Bar-Ilan University's Parashat Hashavua Study Center

Parashat Eqev 5760/2000

Lectures on the weekly Torah reading by the faculty of Bar-Ilan University in Ramat Gan, Israel. A project of the Faculty of Jewish Studies, Paul and Helene Shulman Basic Jewish Studies Center, and the Office of the Campus Rabbi. Published on the Internet under the sponsorship of Bar-Ilan University's International Center for Jewish Identity.
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Parashat Eqev 5760/ 19 August 2000

The Sovereignty of the Lord (Deut. 10:12-11:9)

Dr. Meshulam Margaliyot


Exodus is the book of the covenant at Sinai, and Deuteronomy is the book of the renewal of the covenant on the plains of Moab. Moses, acting as sole mediator between the Lord and Israel, was the agent through which the covenant was both first established and later renewed.

The gist of Deuteronomy can be summed up in one sentence: the Lord, on His part, upheld all the terms of the covenant, but the Israelites violated the covenant time and again. Due to Moses' early removal from the scene, the covenant needed to be renewed at that time. After the sin he committed at the Waters of Meribah (Num. 20:9-13), he was not permitted to complete his mission. It was decreed that he die on the eastern side of the Jordan River, before the Israelites cross the Jordan-- "for you shall not cross yonder Jordan" (Deut. 3:27). Thus Deuteronomy is also Moses' last will and testament in two senses-- both to the Israelites in his time and to the Jews throughout all generations.

The renewal of the covenant in Deuteronomy follows the standard format practiced in the ancient Near East for covenant treaties between nations. The senior partner in the covenant, that is, the Lord, recounts to the junior partner, the Israelites, the course of their mutual relations from the beginning of the covenant until the present. This is exactly what we find in Deuteronomy: Moses, who speaks upon the Lord's instructions (1:3), begins with an account of the conquest of the eastern Transjordan (2:3) with the Lord's help. In other words, thus far the Lord has upheld His side of the covenant regarding His promise to conquer the land before them; in contrast, right from the first chapter of Deuteronomy we are given a detailed account of the sins of the Israelites, their violations of the covenant and the refusal of their parents to enter the promised land.

On the occasion of the covenant's renewal Moses repeats its main articles, namely the Decalogue (Deut. 5:6-18, 21), and along with this he depicts how the Lord appeared in His majesty on Mount Sinai to mark the making of the original covenant (chapters 4-5). His purpose in all this is educational, so that in the future the Israelites will refrain from returning to idolatry in any form whatsoever. Due to the nature of the subject matter -- contrasting the deeds of the people with the deeds of the Lord -- it is presented by Moses (the most qualified person for presenting this complex and sensitive matter to the Israelites), in the form of an ongoing dialogue between the two partners to the covenant.

One more remark is necessary in order to understand this dialogue. Note that some of Moses' words are addressed in the singular, to the individual Israelite (11:1--"keep His charge", veshamarta mishmarto), yet others are addressed in the plural (11:8--"Keep, therefore, all the instruction", ushmartem et kol hammitzva). This is explained by the need to address both the individual and the society at large, the people of Israel all together. How can both audiences be addressed simultaneously? Only by constantly switching between the singular and the plural. For example (8:1-2): "You (sing.) shall faithfully observe all the Instruction that I enjoin upon you (pl.) today, that you (pl.) may thrive and increase and be able to possess the land that the Lord promised ... Remember (sing.) the long way that the Lord your G-d has made you travel ... that He might test you (sing.) by hardships to learn what was in your heart." Similar alternations in number can be found in Deut. 8:19-20, 10:19-20, and many other places in Deuteronomy.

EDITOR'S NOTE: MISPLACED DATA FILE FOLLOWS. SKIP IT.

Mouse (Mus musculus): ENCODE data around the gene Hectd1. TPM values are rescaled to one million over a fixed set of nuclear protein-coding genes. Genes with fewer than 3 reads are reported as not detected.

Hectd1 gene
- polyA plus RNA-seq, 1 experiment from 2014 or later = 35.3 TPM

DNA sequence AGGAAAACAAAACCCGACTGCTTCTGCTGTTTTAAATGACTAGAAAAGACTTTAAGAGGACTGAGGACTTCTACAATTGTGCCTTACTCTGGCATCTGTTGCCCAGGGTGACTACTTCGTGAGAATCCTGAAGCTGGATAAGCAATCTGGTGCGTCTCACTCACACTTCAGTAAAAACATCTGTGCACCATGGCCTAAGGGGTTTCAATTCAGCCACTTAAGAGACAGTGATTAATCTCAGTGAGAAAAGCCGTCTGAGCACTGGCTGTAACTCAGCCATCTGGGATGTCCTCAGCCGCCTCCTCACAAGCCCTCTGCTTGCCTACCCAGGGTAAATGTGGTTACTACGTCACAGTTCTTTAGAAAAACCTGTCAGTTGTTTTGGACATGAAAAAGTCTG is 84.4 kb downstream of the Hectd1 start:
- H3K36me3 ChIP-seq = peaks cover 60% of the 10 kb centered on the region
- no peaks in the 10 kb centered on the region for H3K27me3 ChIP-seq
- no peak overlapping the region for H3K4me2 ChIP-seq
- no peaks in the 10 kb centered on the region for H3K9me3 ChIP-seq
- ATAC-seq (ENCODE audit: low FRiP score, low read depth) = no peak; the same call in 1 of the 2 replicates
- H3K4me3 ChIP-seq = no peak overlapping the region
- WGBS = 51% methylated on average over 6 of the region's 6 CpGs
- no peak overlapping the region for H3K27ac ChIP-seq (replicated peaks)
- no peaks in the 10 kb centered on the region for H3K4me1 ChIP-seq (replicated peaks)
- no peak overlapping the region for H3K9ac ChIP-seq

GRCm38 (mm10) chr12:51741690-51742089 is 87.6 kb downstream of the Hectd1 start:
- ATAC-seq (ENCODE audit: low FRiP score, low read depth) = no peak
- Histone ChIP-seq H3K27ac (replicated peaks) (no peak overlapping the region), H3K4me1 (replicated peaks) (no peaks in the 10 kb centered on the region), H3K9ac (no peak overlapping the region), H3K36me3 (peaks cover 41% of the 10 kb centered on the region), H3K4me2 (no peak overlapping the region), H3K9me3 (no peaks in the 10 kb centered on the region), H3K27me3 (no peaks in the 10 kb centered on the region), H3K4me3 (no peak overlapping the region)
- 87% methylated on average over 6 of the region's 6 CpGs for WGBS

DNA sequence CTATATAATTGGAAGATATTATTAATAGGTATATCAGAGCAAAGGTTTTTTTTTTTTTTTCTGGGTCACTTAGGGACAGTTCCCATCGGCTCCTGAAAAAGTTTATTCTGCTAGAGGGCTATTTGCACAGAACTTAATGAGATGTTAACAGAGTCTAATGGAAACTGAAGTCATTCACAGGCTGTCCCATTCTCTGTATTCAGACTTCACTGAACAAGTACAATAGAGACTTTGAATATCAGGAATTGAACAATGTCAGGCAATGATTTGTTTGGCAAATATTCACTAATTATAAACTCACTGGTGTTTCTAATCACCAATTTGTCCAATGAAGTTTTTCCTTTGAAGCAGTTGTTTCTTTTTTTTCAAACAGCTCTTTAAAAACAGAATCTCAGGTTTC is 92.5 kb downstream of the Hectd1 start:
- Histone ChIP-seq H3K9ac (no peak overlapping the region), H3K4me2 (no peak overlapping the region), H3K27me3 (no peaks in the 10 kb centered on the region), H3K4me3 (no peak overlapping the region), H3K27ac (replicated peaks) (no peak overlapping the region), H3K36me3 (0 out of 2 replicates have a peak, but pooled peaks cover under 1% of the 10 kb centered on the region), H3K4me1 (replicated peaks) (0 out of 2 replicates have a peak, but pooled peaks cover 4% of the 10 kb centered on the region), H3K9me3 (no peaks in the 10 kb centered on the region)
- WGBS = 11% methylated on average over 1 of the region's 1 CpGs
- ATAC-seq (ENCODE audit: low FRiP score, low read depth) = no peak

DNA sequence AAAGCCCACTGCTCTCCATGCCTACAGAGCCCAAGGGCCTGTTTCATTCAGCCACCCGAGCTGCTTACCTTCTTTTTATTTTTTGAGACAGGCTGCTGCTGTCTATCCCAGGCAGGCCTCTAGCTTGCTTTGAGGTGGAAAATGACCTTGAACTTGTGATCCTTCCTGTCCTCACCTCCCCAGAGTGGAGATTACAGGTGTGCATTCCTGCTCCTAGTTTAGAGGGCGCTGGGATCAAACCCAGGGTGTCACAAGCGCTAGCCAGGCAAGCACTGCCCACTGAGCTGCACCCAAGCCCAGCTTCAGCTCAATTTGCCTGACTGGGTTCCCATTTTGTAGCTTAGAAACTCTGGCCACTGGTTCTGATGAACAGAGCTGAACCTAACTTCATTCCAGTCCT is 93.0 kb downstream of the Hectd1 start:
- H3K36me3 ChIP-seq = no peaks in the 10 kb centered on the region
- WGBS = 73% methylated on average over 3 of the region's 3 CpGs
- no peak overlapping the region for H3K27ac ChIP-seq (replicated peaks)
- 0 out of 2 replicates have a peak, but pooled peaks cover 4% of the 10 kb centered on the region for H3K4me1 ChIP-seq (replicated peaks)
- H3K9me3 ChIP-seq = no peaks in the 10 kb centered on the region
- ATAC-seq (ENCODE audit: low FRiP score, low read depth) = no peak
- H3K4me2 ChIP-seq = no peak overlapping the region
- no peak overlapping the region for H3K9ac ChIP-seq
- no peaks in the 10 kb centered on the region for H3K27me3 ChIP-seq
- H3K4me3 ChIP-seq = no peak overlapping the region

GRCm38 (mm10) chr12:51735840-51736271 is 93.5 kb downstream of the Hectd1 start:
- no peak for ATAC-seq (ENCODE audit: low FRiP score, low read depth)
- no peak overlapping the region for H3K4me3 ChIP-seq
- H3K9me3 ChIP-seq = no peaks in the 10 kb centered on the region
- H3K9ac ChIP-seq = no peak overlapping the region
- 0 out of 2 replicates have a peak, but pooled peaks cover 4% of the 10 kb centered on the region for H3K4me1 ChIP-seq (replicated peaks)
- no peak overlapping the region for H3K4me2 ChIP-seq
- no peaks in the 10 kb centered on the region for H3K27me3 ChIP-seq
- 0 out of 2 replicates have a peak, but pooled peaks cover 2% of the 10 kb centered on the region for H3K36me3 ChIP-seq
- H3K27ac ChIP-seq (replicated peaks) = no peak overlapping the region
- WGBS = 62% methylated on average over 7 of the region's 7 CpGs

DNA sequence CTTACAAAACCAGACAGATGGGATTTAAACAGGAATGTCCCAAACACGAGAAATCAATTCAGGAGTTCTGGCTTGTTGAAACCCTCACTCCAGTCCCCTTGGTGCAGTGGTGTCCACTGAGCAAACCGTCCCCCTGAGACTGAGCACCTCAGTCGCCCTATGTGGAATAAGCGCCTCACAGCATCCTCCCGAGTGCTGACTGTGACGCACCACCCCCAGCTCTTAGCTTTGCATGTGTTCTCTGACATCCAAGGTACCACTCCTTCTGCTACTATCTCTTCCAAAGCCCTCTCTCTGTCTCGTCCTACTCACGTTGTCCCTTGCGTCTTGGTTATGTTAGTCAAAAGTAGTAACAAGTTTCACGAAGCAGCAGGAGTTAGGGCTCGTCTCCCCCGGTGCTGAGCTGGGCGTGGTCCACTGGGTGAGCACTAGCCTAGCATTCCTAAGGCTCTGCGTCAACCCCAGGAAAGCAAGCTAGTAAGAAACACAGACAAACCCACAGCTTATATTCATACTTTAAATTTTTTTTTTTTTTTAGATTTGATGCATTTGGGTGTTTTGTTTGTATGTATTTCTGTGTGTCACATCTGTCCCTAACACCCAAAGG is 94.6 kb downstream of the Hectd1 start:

One of the more notable statements of Moses in Deuteronomy is the passage from chapter 10, verse 12 to chapter 11, verse 9. Its exceptional importance lies, among other things, in his statements about the sovereignty of G-d, (Hashem as Elokim), to which we shall now address ourselves.

"And now, O Israel, what does the Lord your G-d demand of you? Only this: to revere the Lord your G-d, to walk only in His paths, to love Him, and to serve the Lord your G-d with all your heart and soul" (v. 12).

"And now, O Israel" -- after reviewing the grave sin of making the golden calf and recounting the Lord's wish to destroy Israel, and after describing his desperate attempt to obtain the Lord's forgiveness and to renew the covenantal relationship between them, Moses proceeds to discuss the characteristics of the two parties: on the one hand, the special godliness of the Lord (defined thrice, in verses 14, 17 and 21), and on the other hand, the necessary characteristics the Israelites must display for the covenant to continue, in fact, for it to exist at all. Therefore Moses addresses his words to "Israel" and not to the "children of Israel," because this passage, and others so addressed, are especially intended also for future generations. [1]

What, then, are the essential things demanded of Israel? As is stated in verse 12, to revere the Lord, to love Him, and to keep His commandments. What does it mean to love the Lord? This does not refer to platonic or mystic love. "Love" here is a patently contractual term meaning to uphold one's obligations, in the case at hand, on the part of Israel. The prototype for this term is the verse in the Decalogue (Ex. 20:6 or Deut. 5:10): "showing kindness to the thousandth generation of those who love Me and keep My commandments," meaning that those who love Him are precisely those who keep His commandments (the word "and" signifying the definition of the preceding phrase). The same holds for Deuteronomy 6:5: "You shall love the Lord your G-d," where the continuation enjoins: "Take to heart these instructions with which I charge you this day." [2]